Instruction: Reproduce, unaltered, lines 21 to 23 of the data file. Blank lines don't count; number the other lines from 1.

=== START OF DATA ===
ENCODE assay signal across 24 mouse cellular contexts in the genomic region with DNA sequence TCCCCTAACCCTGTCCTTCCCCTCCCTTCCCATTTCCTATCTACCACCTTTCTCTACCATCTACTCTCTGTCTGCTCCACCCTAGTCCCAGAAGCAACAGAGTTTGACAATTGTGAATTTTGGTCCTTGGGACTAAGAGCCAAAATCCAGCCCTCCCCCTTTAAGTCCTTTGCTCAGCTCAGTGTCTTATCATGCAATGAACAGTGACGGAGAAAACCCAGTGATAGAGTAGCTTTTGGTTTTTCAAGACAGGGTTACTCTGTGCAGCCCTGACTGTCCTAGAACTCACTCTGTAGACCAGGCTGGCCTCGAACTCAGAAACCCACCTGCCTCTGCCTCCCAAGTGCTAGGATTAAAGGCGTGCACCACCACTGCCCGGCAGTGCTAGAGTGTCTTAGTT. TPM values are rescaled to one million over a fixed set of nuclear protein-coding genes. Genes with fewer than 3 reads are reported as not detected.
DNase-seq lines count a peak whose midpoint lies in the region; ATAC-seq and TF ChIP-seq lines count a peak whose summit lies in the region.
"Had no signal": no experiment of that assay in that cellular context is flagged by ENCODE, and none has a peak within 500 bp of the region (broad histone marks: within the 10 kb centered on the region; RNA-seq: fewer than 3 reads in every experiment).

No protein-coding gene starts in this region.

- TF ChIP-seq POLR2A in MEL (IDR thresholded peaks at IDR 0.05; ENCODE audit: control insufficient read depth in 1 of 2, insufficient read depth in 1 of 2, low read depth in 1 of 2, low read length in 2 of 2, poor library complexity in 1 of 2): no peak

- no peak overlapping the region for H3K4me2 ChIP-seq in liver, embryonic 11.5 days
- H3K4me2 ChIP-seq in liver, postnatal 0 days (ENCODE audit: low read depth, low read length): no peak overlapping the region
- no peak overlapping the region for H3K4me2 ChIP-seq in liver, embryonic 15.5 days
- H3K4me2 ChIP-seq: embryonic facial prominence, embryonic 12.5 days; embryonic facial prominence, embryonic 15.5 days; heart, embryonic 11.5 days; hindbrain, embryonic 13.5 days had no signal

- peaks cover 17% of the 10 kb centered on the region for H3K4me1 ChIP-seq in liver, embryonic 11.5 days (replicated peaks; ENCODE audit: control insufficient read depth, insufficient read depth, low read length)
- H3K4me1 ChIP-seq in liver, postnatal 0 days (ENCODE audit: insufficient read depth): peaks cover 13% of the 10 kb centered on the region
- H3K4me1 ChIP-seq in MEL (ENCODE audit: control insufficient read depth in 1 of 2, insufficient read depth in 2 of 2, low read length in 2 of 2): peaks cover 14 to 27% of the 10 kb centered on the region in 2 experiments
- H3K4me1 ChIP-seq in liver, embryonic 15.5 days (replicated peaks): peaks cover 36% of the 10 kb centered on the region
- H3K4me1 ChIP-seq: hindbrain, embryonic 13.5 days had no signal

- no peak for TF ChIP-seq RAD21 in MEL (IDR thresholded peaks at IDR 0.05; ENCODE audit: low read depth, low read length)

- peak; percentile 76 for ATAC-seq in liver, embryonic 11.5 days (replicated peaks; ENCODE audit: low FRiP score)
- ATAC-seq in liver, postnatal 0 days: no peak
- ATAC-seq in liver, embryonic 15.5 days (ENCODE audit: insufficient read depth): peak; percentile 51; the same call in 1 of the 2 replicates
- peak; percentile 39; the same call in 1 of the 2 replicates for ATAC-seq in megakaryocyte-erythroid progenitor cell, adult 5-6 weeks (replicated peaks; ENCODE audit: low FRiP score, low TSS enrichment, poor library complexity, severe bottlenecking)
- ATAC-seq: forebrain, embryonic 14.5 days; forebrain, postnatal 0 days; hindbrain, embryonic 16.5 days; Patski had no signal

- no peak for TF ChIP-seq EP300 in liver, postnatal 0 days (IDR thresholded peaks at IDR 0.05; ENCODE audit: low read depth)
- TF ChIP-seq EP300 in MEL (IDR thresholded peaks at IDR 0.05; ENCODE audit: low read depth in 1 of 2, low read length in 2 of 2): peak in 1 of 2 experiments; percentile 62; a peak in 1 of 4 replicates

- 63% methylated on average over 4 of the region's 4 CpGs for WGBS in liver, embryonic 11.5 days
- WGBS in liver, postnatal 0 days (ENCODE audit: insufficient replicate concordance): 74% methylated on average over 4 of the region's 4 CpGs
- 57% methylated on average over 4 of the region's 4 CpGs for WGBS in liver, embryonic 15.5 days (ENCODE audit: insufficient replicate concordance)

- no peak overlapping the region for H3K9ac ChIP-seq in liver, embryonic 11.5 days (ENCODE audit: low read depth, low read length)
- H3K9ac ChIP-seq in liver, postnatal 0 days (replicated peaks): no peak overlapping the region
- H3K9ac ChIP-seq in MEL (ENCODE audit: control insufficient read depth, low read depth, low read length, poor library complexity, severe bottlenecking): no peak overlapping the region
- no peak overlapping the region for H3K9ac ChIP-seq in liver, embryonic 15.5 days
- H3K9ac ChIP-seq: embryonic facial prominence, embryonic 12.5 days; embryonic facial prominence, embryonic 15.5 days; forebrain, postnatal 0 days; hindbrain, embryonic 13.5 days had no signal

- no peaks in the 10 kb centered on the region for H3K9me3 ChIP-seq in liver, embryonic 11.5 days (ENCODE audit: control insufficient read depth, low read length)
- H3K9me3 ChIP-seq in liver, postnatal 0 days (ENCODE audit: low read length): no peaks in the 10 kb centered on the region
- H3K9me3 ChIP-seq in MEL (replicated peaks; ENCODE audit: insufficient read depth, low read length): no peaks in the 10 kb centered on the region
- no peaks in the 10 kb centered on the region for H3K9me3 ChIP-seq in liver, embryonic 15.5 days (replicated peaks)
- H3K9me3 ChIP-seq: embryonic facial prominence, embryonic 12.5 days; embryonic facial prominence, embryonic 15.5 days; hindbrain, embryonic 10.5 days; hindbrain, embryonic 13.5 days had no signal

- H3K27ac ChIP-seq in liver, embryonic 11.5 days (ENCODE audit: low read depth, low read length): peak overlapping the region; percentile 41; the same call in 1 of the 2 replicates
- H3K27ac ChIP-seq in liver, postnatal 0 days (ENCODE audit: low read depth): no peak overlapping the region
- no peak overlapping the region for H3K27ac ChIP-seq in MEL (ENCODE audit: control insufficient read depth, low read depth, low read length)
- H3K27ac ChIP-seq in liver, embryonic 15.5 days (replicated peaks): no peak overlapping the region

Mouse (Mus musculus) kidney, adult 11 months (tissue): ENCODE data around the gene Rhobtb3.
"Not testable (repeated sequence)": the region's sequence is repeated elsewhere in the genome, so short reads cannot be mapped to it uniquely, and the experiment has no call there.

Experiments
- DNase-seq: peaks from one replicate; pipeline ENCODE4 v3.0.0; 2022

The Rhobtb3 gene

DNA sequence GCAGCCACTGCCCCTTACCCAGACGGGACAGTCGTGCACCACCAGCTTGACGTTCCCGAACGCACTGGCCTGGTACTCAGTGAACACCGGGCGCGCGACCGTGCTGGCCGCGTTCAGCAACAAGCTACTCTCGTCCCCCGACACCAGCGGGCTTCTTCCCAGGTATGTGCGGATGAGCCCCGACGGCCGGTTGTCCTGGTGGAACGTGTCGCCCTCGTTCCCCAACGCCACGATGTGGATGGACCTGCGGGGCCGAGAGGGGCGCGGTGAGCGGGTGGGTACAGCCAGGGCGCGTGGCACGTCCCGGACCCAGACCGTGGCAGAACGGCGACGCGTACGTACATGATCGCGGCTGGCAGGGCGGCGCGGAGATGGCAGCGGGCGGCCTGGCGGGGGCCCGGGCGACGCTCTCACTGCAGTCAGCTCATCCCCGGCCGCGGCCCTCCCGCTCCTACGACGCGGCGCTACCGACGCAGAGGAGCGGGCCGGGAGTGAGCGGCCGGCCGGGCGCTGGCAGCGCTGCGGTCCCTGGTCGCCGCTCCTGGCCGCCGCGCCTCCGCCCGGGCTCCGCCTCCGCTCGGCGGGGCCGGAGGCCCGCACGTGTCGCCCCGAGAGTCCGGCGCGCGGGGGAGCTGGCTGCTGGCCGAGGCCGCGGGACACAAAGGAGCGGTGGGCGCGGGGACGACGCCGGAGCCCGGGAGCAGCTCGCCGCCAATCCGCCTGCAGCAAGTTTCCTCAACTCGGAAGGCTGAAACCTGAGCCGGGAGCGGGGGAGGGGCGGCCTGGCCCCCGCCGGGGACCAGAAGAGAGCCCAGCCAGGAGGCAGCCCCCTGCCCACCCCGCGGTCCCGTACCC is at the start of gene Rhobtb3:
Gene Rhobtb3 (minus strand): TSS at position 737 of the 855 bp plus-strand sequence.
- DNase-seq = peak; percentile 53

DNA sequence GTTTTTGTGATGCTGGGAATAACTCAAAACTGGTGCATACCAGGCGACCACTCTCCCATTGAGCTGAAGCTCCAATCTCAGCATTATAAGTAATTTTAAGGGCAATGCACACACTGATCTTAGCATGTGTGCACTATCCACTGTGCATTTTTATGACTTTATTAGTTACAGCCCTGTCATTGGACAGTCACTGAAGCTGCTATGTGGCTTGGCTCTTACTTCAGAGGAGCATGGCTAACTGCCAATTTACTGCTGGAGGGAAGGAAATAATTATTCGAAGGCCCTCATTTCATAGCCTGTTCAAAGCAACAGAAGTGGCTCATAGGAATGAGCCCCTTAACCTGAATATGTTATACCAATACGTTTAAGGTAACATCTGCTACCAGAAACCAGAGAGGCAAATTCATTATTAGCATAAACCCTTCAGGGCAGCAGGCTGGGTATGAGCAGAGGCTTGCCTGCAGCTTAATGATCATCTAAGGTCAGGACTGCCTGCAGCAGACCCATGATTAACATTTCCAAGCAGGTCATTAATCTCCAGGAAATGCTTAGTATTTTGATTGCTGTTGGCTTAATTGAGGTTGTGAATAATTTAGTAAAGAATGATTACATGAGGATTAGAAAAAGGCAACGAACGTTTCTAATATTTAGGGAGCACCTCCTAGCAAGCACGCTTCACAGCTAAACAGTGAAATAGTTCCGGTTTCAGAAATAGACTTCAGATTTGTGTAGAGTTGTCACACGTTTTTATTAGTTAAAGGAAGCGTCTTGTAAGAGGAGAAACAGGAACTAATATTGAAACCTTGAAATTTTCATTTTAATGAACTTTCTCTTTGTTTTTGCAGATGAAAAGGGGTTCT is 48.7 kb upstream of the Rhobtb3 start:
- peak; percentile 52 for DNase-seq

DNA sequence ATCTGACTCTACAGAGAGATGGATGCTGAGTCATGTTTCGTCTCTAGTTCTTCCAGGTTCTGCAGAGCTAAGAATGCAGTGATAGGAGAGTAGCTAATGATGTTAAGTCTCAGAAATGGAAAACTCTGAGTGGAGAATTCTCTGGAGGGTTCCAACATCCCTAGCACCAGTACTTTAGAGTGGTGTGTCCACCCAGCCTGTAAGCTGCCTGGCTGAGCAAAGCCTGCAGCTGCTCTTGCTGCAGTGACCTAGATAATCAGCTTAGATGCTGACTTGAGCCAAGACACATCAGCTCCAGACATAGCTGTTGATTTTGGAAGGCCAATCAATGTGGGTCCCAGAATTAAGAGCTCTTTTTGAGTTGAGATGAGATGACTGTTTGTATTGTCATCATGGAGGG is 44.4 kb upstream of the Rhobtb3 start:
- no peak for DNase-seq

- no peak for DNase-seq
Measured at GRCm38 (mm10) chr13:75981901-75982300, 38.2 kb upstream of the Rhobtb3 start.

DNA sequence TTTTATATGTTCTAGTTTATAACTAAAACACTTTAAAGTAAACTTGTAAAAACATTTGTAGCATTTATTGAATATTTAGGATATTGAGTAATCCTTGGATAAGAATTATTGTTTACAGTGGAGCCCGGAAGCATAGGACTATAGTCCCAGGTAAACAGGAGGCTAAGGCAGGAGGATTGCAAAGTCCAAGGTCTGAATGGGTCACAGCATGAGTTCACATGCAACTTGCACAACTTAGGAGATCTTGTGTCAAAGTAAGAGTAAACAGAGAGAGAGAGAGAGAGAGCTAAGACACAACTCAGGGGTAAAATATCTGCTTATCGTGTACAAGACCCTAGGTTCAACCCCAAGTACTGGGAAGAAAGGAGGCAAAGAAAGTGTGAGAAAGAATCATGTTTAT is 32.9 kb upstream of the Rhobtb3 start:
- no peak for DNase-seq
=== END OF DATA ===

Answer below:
- no peak for TF ChIP-seq EP300 in liver, postnatal 0 days (IDR thresholded peaks at IDR 0.05; ENCODE audit: low read depth)
- TF ChIP-seq EP300 in MEL (IDR thresholded peaks at IDR 0.05; ENCODE audit: low read depth in 1 of 2, low read length in 2 of 2): peak in 1 of 2 experiments; percentile 62; a peak in 1 of 4 replicates

- 63% methylated on average over 4 of the region's 4 CpGs for WGBS in liver, embryonic 11.5 days